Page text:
If baseball had an injury-free mode, setting a starting rotation would be pretty simple. Step 1) Pick your best five pitchers. Step 2) Let them take turns pitching every five days until the season ends or you trade for someone better.
Of course, real life doesn’t work that way. Like any other team, the Yankees deal with injuries both large (Michael Pineda and Nathan Eovaldi) and small (nagging strains and pulls that cause missed starts here and there). They’ll continue to deal with pitchers getting hurt in 2018 as well, even though everyone appears healthy at the moment.
Sometimes the Yankees trade for replacements, such as Sonny Gray or Jaime Garcia. Other times they just need a spot start or two and call on someone from AAA or the bullpen. Over the course of a season these spot starts add up and have a substantial impact on the team’s performance. Here are the spot starters from the last three years:
|2017 GS||2016 GS||2015 GS|
|Luis Cessa||5||Luis Cessa||9||Chris Capuano||4|
|Chad Green||1||Chad Green||8||Bryan Mitchell||2|
|Bryan Mitchell||1||Bryan Mitchell||5||Chase Whitley||4|
You are forgiven if you don’t remember most of these pitchers as starters. They really weren’t very memorable, as we’ll explore further below. Nevertheless, they account for 41 of the Yankees last 486 GS, or 8.4% of their games. This doesn’t even include Luis Severino’s 11 awful starts in 2016. He actually started the year in the rotation so it’s hard to call him a fill-in. Plus, he’s great now, so let’s not dwell in the past! Besides, these spot starters don’t need any help looking bad. Here are their combined numbers for each season:
In 2017 and 2015, they averaged less than 4 IP per start. In all three seasons, they were extremely prone to home runs and yielded a lot of base runners in general. No matter how you slice it, this is a lot of bad pitching.
What does this mean for the 2018 Yankees? For one thing, they should pray for health and hope to minimize spot starters as much as possible. But it also means there’s an under-the-radar opportunity to make a significant improvement to the team. They should expect probably 10-20 spot starts from minor leaguers or stretched relievers. If they can clear the low bar set by their predecessors, the Yankees could steal an extra few wins.
The Spot Starters
Most of the pitchers listed above were never supposed to be anything special. Chad Green turned into a fantastic reliever of course, but he wasn’t a great prospect as a starter. Luis Cessa and Bryan Mitchell were similarly unspectacular prospects- the kind of guys who are supposed to ride the AAA shuttle. This year, the Yankees “B Team” features more highly touted prospects than in the past.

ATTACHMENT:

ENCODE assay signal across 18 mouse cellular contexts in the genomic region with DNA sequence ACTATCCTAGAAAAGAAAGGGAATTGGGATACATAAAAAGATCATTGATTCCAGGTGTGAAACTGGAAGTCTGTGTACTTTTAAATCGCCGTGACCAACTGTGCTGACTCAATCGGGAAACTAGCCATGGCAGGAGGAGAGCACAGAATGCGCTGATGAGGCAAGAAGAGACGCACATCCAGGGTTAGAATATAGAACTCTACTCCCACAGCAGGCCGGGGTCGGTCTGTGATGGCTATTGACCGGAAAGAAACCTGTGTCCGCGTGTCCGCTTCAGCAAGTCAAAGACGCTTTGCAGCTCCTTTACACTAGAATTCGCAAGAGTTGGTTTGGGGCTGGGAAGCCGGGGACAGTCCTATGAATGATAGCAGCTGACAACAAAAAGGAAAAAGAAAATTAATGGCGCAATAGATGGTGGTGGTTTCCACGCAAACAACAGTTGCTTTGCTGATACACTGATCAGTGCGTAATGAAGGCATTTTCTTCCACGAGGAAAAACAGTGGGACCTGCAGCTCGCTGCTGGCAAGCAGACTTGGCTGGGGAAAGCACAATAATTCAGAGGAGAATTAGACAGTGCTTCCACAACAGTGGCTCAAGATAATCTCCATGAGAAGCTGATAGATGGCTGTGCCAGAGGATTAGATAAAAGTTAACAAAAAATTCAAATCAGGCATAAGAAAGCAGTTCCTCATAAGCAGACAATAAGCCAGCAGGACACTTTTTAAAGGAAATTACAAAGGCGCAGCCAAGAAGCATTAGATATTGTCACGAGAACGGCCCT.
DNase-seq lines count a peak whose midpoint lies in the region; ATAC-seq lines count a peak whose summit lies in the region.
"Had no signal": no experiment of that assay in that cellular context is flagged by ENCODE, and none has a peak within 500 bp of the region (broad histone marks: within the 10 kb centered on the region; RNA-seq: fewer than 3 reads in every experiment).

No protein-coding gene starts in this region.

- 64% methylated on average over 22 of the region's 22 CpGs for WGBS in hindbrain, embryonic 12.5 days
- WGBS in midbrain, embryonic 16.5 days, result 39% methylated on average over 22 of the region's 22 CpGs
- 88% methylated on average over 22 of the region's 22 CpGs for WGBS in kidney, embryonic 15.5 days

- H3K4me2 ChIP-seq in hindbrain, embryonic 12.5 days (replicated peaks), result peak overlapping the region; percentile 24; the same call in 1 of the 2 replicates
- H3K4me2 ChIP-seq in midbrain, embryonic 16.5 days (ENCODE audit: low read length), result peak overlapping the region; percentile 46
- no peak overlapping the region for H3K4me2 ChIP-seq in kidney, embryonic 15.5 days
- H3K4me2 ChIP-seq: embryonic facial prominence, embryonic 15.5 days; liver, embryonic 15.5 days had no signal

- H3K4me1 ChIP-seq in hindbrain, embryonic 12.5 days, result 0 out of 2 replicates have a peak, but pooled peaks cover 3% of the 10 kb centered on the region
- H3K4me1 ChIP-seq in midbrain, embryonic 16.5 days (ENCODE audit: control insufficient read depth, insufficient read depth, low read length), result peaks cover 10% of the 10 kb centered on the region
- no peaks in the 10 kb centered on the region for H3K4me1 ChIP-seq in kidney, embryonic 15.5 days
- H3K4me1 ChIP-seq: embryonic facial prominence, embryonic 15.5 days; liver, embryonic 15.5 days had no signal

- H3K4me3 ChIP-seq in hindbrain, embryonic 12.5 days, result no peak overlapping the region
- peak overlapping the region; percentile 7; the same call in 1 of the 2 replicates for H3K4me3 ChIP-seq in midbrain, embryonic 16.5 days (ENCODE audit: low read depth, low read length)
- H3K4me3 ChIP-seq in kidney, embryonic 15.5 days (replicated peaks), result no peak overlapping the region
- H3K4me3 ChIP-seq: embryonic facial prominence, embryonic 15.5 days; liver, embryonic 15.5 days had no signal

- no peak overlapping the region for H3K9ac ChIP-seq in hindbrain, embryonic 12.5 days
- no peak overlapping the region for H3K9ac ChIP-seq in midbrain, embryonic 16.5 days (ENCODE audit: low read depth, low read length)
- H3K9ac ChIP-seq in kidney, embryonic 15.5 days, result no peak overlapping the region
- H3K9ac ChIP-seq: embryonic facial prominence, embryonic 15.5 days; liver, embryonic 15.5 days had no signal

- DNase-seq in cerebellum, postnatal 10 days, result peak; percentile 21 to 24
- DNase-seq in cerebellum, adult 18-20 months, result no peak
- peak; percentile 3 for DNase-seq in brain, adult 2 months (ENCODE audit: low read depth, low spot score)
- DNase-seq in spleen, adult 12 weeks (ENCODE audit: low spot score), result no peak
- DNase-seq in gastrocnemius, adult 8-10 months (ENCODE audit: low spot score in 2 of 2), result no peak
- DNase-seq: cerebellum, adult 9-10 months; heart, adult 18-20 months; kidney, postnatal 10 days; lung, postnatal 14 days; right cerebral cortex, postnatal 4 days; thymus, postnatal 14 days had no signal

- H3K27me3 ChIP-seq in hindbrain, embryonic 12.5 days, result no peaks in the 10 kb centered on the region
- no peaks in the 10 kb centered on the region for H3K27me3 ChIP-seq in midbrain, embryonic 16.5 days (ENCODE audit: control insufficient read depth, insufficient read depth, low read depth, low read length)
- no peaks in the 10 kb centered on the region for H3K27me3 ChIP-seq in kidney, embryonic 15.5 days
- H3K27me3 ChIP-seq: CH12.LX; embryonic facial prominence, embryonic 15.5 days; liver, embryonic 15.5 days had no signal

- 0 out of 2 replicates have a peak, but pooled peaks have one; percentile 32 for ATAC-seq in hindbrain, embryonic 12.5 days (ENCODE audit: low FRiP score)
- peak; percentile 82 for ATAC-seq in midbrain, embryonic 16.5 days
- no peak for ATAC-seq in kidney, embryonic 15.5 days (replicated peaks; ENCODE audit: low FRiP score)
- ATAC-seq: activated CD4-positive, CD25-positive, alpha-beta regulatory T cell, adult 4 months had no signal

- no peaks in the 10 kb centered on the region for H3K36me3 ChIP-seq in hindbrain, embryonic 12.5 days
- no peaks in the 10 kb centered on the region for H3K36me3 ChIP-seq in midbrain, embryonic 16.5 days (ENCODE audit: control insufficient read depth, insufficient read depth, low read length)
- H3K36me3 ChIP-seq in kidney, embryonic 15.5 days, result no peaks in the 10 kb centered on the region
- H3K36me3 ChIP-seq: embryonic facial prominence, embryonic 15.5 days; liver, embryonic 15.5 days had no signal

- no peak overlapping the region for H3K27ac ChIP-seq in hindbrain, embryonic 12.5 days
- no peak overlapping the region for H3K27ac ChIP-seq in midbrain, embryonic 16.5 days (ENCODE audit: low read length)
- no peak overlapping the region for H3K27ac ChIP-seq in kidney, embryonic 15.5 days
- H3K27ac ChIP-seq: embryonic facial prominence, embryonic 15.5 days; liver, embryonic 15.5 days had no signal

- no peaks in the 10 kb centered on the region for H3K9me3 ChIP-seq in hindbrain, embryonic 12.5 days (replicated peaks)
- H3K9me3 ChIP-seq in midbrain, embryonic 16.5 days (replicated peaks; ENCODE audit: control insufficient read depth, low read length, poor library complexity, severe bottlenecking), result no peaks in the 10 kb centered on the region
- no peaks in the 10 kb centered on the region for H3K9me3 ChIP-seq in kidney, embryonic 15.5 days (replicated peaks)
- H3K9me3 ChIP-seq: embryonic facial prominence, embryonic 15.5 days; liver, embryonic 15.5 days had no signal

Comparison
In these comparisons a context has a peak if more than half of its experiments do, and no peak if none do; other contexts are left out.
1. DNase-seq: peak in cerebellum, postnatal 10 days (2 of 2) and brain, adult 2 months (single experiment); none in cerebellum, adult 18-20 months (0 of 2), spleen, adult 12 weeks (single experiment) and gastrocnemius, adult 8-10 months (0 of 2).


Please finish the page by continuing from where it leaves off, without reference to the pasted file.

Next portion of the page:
German came to the Yankees in the Martin Prado-for-Nathan Eovaldi trade, then promptly missed the 2015 season with Tommy John surgery. Since then, he’s reestablished himself as a noteworthy prospect. He relies on an electric high-90s fastball with good movement. His curveball and changeup are still progressing, and his command still needs work. If he can solidify the secondary pitches he’s got the upside of a mid-rotation starter. If not, the fastball alone should get him some action out of the bullpen. He did see some time in the majors last year in a mop-up role, and he’s enjoyed a pretty good Spring Training so far. Because he’s already on the 40 man roster, he should get one of the first calls to grab a spot start in the big leagues.
Yes, Cessa is still kicking around the 40 man roster. His 4.73 DRA through 106.1 IP is less than impressive, but it could be worse (take a look at the Reds starters). He’s been hit pretty hard through three starts this spring. Barring injury, he’ll begin the year in Scranton-Wilkes Barre, but he’s almost certain to start a few games in pinstripes. The Yankees have a constant 40 man roster crunch, so he’ll continue to resurface until he’s traded or DFA.
Perhaps the Yankees’ best pitching prospect, Adams has completely conquered the high minors. Baseball Prospectus ranked him the #3 prospect in the organization and #51 overall on their top 101. As noted by the BP prospect team, “Adams may have already been one of the Yankees five best rotation options this summer when they were giving starts to the Luis Cessas and Caleb Smiths of the world.” However, he’s not yet on the 40 man roster, though he certainly will be before the season ends.
Acevedo is a 6’7″ righty who’s been clocked as fast as 103 MPH. He dominated AA bats last year and should spend the bulk of 2017 in AAA. He needs to work on his violent delivery that looks nearly certain to cause future arm problems. Regardless, he’s on the 40 man roster already, so he should get a chance to show his impressive stuff in the majors at some point.
Clearly, the collective potential of this group is much higher than the spot starters of years past. Except for Cessa, who is what he’s always been, these pitchers all have a chance to become impact major leaguers. If they can simply not get rocked in the handful of games they start in 2018, it will be a major improvement. That could be enough to make a difference in a tight pennant race.
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